Discover the adventurous and exotic avatars of cocoa at the Chocolat Festival on at the Brunton Boatyard in Fort Kochi

So you thought chocolate is fit only as dessert? Or as postprandial sweet-somethings, as love tokens, as happy bites in happy times. No.Chocolate is all that and more. Discover the dark, bitter, sweet and sinful side of chocolate, in totally new versions, at the ongoing ‘chocolat’ festival at the Heritage Hotel, Brunton Boatyard in Fort Kochi. Demystifying the chocolate is what Chef Ajeeth J. has done.

“As a chef, as a son, as a man, as a husband or as a father, I have felt chocolate to be one of the most gastronomically satisfying things in this world ,” writes the chef in his note to patrons at the fest. And we know he is smitten, dunked deep in the gooey world of chocolate that everybody would wish to sink in.

The idea of a chocolate fest came up with a bigger and wider policy taken up by the hotel group, Cgh, to do away with trans-fats from the kitchen. A tall order indeed. But Ajeeth quickly switched over to couverture chocolate, a form with no vegetable oils and additives. “It is only chocolate from cocoa. It needs tempering to mould. It enhances the flavour of any product added to it.” And that’s the strain Ajeeth has used dramatically.

So begin with chocolate water served as schnapps—clear, colourless, distilled chocolate seeped through an ice bath. The drink is mystical and intriguing. It holds your breath as you take in chocolate in its most pristine and unadulterated form, elevated to a high degree of refinement and sophistication. It is intense and effective, too.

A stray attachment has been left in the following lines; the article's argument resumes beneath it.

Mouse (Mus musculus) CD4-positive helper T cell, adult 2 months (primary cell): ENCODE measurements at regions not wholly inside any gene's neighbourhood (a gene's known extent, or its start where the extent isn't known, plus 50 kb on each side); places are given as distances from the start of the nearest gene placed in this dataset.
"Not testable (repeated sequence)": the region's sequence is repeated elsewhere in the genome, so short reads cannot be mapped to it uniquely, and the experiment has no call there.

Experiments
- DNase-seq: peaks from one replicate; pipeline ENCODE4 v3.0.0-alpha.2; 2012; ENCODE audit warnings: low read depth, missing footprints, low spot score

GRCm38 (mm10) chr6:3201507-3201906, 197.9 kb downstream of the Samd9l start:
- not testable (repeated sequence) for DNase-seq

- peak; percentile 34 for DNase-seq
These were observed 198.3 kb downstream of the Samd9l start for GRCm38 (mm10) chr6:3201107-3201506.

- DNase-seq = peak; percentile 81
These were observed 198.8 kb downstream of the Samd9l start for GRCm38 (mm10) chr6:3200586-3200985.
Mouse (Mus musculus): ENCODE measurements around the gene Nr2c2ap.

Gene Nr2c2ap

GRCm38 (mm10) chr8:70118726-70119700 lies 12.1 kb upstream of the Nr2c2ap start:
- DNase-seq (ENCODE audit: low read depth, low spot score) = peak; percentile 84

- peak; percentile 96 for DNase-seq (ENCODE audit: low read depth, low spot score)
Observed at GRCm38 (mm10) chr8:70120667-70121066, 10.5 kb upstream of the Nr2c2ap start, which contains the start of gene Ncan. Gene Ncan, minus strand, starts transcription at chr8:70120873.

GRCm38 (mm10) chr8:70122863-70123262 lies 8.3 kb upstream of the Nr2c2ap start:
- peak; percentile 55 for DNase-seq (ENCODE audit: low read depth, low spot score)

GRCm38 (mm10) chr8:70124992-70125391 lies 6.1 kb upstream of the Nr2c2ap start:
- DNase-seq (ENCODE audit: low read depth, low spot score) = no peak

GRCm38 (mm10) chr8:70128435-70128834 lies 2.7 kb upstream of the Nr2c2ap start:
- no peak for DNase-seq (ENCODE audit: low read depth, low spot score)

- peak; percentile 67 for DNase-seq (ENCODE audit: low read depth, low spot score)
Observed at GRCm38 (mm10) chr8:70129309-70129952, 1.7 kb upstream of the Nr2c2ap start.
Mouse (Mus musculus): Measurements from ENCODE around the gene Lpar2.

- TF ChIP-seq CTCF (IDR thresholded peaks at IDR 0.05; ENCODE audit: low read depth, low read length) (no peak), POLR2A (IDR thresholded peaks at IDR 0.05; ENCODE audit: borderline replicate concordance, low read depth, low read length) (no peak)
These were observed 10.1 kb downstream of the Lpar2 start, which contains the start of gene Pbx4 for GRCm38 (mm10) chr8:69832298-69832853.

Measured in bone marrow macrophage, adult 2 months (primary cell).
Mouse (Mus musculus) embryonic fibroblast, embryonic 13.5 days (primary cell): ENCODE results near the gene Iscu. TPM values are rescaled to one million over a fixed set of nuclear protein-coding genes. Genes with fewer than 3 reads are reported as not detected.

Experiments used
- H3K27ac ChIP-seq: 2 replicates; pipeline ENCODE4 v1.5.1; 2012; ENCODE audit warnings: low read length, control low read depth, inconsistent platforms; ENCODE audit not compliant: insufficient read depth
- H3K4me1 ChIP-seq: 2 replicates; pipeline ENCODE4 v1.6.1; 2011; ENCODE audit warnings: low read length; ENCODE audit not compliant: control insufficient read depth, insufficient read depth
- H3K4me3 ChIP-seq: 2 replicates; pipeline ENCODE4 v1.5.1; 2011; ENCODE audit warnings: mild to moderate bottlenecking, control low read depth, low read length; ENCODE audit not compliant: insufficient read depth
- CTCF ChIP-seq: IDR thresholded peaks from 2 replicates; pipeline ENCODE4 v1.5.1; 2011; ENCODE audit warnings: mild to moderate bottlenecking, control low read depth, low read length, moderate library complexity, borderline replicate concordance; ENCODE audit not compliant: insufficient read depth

That sets the tone.

Then come the salads and soups with chocolate. Choose from tomato consommé with white chocolate juliennes or taste the sweetish white chocolate and cauliflower soup or if you wish for something more filling, go for the beef chilli soup cooked in chocolate.

Chilli and chocolate, says the chef, have been paired down the ages. “The Mayans and Aztecs had a potent beverage made from fermented cocoa beans and chilli. It was a speciality for the royals,” he says.

Chocolate is bold and goes extremely well with meat such as mutton and beef. But 10 trials, “no less,” he says in sheer glee, brought him on to the main course recipe. Mutton shanks, port wine and chocolate, which blends all the three flavours in a unique way.

Beef too, he says, comes to the fore when had with chocolate. In the fest, he has wrapped beef wellington, the signature of the hotel, into puff pastry made from cocoa butter. Chocolate sauce laces the dish.

The salads are as interesting. Macaroni, blue cheese and chocolate make up one. Another choice is of a salad of broken wheat and dry fruits with a dressing made from a paste of cocoa beans marinated in chilli and vinegar.

The grand finale of course is the dessert platter with a variety to choose from.

The black forest is perfected, the chocolate brownie is deconstructed, the homemade chocolate ice-cream is rehashed, and even spice is added to chocolate, cardamom flavours entwining the cocoa extract.

The limits are indeed stretched and the experience offered is novel. The end notes are as wonderful. A chocolate chilli clove drink that coaxes the taste buds to open up lustily, to smooch and lick every drop of chocolate.

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